Out of all of the surprising moments of the 94th Academy Awards, the unscripted altercation between Will Smith and Chris Rock has uniquely dominated the cultural conversation. Smith, who later won the night's Best Actor Award for his performance in King Richard, walked onstage and slapped Rock in the face while he was presenting an award, after Rock made a joke about Jada Pinkett Smith's hair. While the matter has reportedly been resolved and Rock is not electing to press charges, the moment has kicked off a flurry of conversation, with many weighing in on various elements of it. Actress Tiffany Haddish, who starred alongside Pinkett Smith in the 2017 film Girls Trip, recently shared her thoughts on the ordeal in an interview with People.
"When I saw a Black man stand up for his wife," Haddish explained. "That meant so much to me. As a woman, who has been unprotected, for someone to say, 'Keep my wife's name out your mouth, leave my wife alone,' that's what your husband is supposed to do, right? Protect you. And that meant the world to me. And maybe the world might not like how it went down, but for me, it was the most beautiful thing I've ever seen because it made me believe that there are still men out there that love and care about their women, their wives."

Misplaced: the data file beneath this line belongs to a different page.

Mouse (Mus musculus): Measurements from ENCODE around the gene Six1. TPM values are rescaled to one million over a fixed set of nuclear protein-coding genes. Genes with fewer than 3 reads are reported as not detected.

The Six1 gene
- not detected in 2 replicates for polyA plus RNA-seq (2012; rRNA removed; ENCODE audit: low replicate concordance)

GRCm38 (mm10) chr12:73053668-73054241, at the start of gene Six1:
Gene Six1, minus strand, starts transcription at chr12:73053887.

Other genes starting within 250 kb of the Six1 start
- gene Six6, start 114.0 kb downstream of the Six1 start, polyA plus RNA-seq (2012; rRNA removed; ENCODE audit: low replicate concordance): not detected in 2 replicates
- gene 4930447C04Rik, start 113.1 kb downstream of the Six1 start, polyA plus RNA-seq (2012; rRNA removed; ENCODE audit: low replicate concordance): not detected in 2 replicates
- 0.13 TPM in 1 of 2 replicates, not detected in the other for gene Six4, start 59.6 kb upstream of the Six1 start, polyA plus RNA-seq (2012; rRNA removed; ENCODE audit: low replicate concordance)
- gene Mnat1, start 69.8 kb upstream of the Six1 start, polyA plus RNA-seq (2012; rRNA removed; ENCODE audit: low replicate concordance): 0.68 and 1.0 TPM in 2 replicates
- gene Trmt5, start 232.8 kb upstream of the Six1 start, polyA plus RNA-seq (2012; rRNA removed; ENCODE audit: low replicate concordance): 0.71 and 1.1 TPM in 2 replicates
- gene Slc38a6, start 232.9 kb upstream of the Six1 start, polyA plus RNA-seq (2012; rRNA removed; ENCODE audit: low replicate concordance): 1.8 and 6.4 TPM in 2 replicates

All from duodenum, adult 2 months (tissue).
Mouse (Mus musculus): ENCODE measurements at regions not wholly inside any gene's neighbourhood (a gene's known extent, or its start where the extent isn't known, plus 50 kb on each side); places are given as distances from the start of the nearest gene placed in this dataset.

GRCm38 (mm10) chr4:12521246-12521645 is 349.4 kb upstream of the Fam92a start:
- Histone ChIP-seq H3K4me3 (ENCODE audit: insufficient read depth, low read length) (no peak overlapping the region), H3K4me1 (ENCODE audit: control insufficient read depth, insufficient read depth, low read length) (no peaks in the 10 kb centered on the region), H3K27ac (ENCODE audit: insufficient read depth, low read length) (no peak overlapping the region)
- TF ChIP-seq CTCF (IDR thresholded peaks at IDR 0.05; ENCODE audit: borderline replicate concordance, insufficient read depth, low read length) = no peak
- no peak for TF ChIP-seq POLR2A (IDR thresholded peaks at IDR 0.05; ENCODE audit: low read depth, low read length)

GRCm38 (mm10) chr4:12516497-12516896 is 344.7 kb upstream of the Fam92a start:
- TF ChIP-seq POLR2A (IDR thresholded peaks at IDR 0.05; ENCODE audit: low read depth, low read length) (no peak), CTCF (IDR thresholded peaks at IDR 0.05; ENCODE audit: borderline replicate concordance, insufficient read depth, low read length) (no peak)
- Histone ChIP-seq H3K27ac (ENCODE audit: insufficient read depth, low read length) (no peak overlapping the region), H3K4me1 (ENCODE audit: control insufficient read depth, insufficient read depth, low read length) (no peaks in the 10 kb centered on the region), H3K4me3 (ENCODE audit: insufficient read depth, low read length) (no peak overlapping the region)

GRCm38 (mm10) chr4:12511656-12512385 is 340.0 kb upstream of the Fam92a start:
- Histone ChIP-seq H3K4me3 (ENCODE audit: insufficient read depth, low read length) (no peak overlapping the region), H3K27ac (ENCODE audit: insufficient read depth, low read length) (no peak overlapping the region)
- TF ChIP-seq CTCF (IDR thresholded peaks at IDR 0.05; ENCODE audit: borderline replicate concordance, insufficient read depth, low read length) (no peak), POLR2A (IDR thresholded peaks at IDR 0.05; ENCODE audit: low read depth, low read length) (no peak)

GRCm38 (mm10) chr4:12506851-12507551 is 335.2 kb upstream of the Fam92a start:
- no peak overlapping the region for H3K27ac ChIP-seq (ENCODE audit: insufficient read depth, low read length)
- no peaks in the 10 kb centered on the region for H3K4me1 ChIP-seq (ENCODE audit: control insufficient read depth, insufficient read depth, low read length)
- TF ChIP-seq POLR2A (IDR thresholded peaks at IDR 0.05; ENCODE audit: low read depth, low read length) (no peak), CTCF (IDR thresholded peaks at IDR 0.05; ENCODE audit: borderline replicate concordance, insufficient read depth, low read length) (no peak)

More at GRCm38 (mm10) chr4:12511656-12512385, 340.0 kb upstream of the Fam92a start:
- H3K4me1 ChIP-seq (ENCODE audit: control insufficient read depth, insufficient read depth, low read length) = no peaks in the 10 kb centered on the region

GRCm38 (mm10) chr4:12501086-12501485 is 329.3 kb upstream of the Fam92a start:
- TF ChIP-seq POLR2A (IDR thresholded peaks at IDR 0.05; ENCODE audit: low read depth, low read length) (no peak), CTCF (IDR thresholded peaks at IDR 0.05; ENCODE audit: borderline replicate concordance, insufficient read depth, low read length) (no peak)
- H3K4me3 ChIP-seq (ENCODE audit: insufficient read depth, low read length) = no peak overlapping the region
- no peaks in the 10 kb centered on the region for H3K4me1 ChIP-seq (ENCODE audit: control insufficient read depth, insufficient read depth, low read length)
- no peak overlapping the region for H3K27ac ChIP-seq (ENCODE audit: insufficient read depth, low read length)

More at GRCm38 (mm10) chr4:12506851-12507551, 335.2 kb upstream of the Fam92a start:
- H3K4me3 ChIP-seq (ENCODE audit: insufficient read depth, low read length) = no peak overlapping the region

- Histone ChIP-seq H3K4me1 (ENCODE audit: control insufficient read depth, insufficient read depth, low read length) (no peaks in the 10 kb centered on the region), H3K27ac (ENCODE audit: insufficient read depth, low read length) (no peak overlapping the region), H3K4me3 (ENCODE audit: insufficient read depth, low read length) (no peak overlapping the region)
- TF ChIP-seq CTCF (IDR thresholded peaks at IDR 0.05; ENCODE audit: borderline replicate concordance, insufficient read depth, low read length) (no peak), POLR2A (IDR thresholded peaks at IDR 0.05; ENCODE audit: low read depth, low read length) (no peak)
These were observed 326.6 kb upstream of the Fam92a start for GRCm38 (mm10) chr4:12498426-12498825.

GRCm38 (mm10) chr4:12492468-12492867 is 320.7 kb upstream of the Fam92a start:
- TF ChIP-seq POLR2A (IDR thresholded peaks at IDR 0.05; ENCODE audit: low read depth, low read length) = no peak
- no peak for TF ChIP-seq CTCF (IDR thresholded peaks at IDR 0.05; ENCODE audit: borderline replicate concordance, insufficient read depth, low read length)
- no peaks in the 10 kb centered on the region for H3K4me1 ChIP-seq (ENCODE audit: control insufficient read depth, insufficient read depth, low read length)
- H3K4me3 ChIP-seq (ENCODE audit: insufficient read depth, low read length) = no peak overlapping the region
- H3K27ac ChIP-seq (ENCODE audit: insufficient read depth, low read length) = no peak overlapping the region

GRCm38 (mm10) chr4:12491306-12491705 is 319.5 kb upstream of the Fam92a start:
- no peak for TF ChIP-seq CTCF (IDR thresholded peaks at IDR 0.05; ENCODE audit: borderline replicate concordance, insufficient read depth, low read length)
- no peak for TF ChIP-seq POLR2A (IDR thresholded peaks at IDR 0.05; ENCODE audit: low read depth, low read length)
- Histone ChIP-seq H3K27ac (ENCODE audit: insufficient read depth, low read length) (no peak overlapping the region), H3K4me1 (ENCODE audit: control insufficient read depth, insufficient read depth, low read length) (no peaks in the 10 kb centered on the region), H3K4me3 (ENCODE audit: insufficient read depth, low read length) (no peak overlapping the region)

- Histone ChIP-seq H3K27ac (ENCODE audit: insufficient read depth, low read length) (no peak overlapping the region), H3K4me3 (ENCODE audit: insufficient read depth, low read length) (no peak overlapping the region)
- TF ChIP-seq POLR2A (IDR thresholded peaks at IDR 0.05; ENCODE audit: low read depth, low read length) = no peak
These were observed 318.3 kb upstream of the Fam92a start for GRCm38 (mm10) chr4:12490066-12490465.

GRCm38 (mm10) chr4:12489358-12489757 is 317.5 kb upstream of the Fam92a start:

The joke in question involved Rock addressing Pinkett Smith's shaved haircut, comparing it to the 1997 film G.I. Jane. Pinkett Smith's hair is a result of her years-long battle with the autoimmune disease alopecia, something that the actress has spoken publicly about since 2018.
"Why would you do that? He didn't even run the joke by her, but she was hurt though," Haddish added. "If she wouldn't have been hurt, [Will] probably wouldn't have said nothing. But you could see he was clearly... And they exploited it. They exploited her, so 'I have to do something'... He protected his wife."
In a subsequent interview with ET Online, Haddish referred to the moment as "a success," and revealed that she spoke to the couple following the incident.
"I would define tonight as a success," Haddish explained. "First of all, I have seen a man stand up for his wife, which we don't see that much anymore. That made me have hope."
"They know how I feel. That's my friends. They know," Haddish added with a smile. "I felt very proud. I felt gratified, and I just hope more men are like that -- care about their families. It's not just about you, right? It's not just about you, sir. What about your family? The people you create? The people that help you be who you are? That's important. That's what I think America forgot about."